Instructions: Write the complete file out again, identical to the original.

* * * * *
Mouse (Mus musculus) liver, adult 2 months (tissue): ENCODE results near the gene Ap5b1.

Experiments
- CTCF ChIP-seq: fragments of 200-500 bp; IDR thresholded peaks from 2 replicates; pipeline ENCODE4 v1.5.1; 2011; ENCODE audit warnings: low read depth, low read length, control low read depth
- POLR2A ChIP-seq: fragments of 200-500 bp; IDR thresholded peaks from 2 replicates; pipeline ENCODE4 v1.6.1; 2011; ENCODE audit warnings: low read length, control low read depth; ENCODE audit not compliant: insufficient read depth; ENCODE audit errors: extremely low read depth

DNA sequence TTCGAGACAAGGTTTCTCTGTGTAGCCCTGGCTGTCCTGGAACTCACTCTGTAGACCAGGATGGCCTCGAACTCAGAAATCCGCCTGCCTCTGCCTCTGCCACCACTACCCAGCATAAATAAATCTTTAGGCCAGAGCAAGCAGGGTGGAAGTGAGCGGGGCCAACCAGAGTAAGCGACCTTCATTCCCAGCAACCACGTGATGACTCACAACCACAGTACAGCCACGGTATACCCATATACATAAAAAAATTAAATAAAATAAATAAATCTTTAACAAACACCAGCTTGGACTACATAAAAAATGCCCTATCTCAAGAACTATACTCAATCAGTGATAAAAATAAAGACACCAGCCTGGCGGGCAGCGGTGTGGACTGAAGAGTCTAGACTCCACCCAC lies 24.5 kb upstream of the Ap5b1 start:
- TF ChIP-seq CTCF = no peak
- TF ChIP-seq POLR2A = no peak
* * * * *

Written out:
Mouse (Mus musculus) liver, adult 2 months (tissue): ENCODE results near the gene Ap5b1.

Experiments
- CTCF ChIP-seq: fragments of 200-500 bp; IDR thresholded peaks from 2 replicates; pipeline ENCODE4 v1.5.1; 2011; ENCODE audit warnings: low read depth, low read length, control low read depth
- POLR2A ChIP-seq: fragments of 200-500 bp; IDR thresholded peaks from 2 replicates; pipeline ENCODE4 v1.6.1; 2011; ENCODE audit warnings: low read length, control low read depth; ENCODE audit not compliant: insufficient read depth; ENCODE audit errors: extremely low read depth

DNA sequence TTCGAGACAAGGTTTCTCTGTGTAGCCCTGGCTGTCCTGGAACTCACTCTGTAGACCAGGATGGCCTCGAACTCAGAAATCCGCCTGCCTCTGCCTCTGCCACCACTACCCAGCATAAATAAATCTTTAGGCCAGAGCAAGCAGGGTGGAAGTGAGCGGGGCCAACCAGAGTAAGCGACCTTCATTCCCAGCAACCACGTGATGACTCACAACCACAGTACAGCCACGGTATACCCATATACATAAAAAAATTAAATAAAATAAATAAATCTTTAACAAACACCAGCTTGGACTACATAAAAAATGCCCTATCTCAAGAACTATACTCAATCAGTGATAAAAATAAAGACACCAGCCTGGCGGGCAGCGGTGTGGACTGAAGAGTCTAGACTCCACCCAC lies 24.5 kb upstream of the Ap5b1 start:
- TF ChIP-seq CTCF = no peak
- TF ChIP-seq POLR2A = no peak